Chapter 3 Notes

The fact that it is possible to define sets, mere propositions, and contractible types in type theoryPlanetmathPlanetmath, with all higher homotopies automatically taken care of as in §3.1 (,§3.3 (,§3.11 (, was first observed by Voevodsky. In fact, he defined the entire hierarchy of n-types by inductionMathworldPlanetmath, as we will do in 7.

TheoremMathworldPlanetmath 3.2.2 (,Corollary 3.2.7 ( rely in essence on a classical theorem of Hedberg, which we will prove in §7.2 ( The implicationMathworldPlanetmath that the propositions-as-types form of 𝖫𝖤𝖬 contradicts univalence was observed by Martín Escardó on the Agda mailing list. The proof we have given of Theorem 3.2.2 ( is due to Thierry Coquand.

The propositional truncation was introduced in the extensional type theory of NuPRL in 1983 by Constable [4] as an application of “subset” and “quotientPlanetmathPlanetmathPlanetmath” types. What is here called the “propositional truncation” was called “squashing” in the NuPRL type theory [5]. Rules characterizing the propositional truncation directly, still in extensional type theory, were given in [1]. The intensional version in homotopy type theory was constructed by Voevodsky using an impredicative quantification, and later by Lumsdaine using higher inductive types (see §6.9 (

Voevodsky [14] has proposed resizing rules of the kind considered in §3.5 ( These are clearly related to the notorious axiom of reducibility proposed by Russell in his and Whitehead’s Principia Mathematica [10].

The adverb “purely” as used to refer to untruncated logic is a reference to the use of monadic modalities to model effects in programming languages; see §7.7 ( and the Notes to 7.

There are many different ways in which logic can be treated relative to type theory. For instance, in additionPlanetmathPlanetmath to the plain propositions-as-types logic described in §1.11 (, and the alternative which uses mere propositions only as described in §3.6 (, one may introduce a separate “sort” of propositionsPlanetmathPlanetmath, which behave somewhat like types but are not identified with them. This is the approach taken in logic enriched type theory [3] and in some presentationsMathworldPlanetmathPlanetmath of the internal languagesPlanetmathPlanetmath of toposes and related categories (e.g. [7],[6]), as well as in the proof assistant Coq. Such an approach is more general, but less powerful. For instance, the principle of unique choice (§3.9 ( fails in the category of so-called setoids in Coq [11], in logic enriched type theory [3], and in minimalPlanetmathPlanetmath type theory [8]. Thus, the univalence axiom makes our type theory behave more like the internal logic of a topos; see also 10.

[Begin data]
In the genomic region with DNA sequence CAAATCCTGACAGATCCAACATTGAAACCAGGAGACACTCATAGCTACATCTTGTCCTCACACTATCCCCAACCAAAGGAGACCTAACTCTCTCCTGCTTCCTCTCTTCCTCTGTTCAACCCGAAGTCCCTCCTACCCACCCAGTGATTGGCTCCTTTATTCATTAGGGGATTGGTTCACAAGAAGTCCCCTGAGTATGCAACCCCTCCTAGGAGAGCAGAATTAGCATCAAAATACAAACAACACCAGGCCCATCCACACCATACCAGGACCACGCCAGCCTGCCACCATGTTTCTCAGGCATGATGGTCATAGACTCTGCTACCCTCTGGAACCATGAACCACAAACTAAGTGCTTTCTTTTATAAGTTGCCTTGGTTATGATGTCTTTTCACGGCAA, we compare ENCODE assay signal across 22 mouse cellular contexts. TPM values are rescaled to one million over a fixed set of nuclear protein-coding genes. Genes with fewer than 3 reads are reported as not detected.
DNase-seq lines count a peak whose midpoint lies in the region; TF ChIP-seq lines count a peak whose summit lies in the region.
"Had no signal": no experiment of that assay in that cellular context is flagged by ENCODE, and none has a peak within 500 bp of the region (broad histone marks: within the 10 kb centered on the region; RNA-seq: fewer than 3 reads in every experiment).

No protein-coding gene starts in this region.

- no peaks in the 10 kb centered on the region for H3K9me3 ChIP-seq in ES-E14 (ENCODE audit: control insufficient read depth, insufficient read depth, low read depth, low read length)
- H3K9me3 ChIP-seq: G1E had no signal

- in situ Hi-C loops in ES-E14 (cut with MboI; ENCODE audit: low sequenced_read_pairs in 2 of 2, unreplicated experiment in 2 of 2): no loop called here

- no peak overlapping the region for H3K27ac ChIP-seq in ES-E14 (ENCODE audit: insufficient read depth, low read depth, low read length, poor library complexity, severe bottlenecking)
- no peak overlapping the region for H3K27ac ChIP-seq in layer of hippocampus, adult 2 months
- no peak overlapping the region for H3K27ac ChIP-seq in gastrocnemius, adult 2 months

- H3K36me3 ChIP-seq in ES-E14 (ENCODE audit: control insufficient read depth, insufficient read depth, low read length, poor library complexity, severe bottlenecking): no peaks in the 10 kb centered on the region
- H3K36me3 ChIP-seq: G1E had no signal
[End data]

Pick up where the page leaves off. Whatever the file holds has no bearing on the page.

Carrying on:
Martin-Löf [9] provides a discussion on the history of axioms of choiceMathworldPlanetmath. Of course, constructive and intuitionistic mathematics has a long and complicated history, which we will not delve into here; see for instance [12],[13].


  • 1 Awodey,Steven and Bauer,Andrej. Propositions as [types]. Journal of Logic and Computation, 14:447–471 2004,Bdsk-Url-1
  • 2 Aczel,Peter and Gambino,Nicola. CollectionMathworldPlanetmath principles in dependent type theory. In emphTypes for Proofs and Programs,International Workshop,TYPES 2000,Durham,UK,December 8-12,2000,Selected Papers, pages 1–23Springer, .
  • 3 Aczel,Peter and Gambino,Nicola. Collection principles in dependent type theory. In emphTypes for Proofs and Programs,International Workshop,TYPES 2000,Durham,UK,December 8-12,2000,Selected Papers, pages 1–23Springer, .
  • 4 Constable,Robert L.. Constructive Mathematics as a Programming Logic I: Some Principles of Theory. In Annals of Mathematics,volume 24 pages 21–37. Elsevier Science Publishers,B.V. (North-Holland), 1985.
  • 5 Robert L. Constable and Stuart F. Allen and H. M. Bromley and W. R. Cleaveland and J. F. Cremer and Robert W. Harper and Douglas J. Howe and T. B. Knoblock and N. P. Mendler and P. Panangaden and James T. Sasaki and Scott F. Smith, Implementing Mathematics with the NuPRL Proof Development System Prentice Hall,1986
  • 6 Peter T. Johnstone, Sketches of an Elephant: A Topos Theory Compendium: Volumes 1 and 2 Oxford Science Publications,2002
  • 7 Bart Jacobs, Categorical logic and type theory Elsevier,1999
  • 8 Maietti,Maria Emilia and Sambin,Giovanni. Toward a minimalist foundation for constructive mathematics. In From Sets and Types to Topology and Analysis: Practicable Foundations for Constructive Mathematics,volume 48 of Oxford Logic Guides, pages 91–114. Clarendon Press, 2005.
  • 9 Martin-Löf,Per. 100 years of Zermelo’s axiom of choice: what was the problem with it?. The Computer Journal, 49:345–350 2006
  • 10 Whitehead,Alfred North and Russell,Bertrand, Principia mathematica,3 vol.s Cambridge University Press,1910–1913; Second edition,1925–1927
  • 11 Arnaud Spiwack. A Journey Exploring the Power and Limits of Dependent Type Theory. PhD thesis, École Polytechnique,Palaiseau,France, 2011.
  • 12 Troelstra,Anne Sjerp and van Dalen,Dirk, Constructivism in mathematics. Vol. I North-Holland Publishing Co.,1988
  • 13 Troelstra,Anne Sjerp and van Dalen,Dirk, Constructivism in mathematics. Vol. II North-Holland Publishing Co.,1988
  • 14 Vladimir Voevodsky. A universePlanetmathPlanetmath polymorphic type system. \url, 2012.
Title Chapter 3 Notes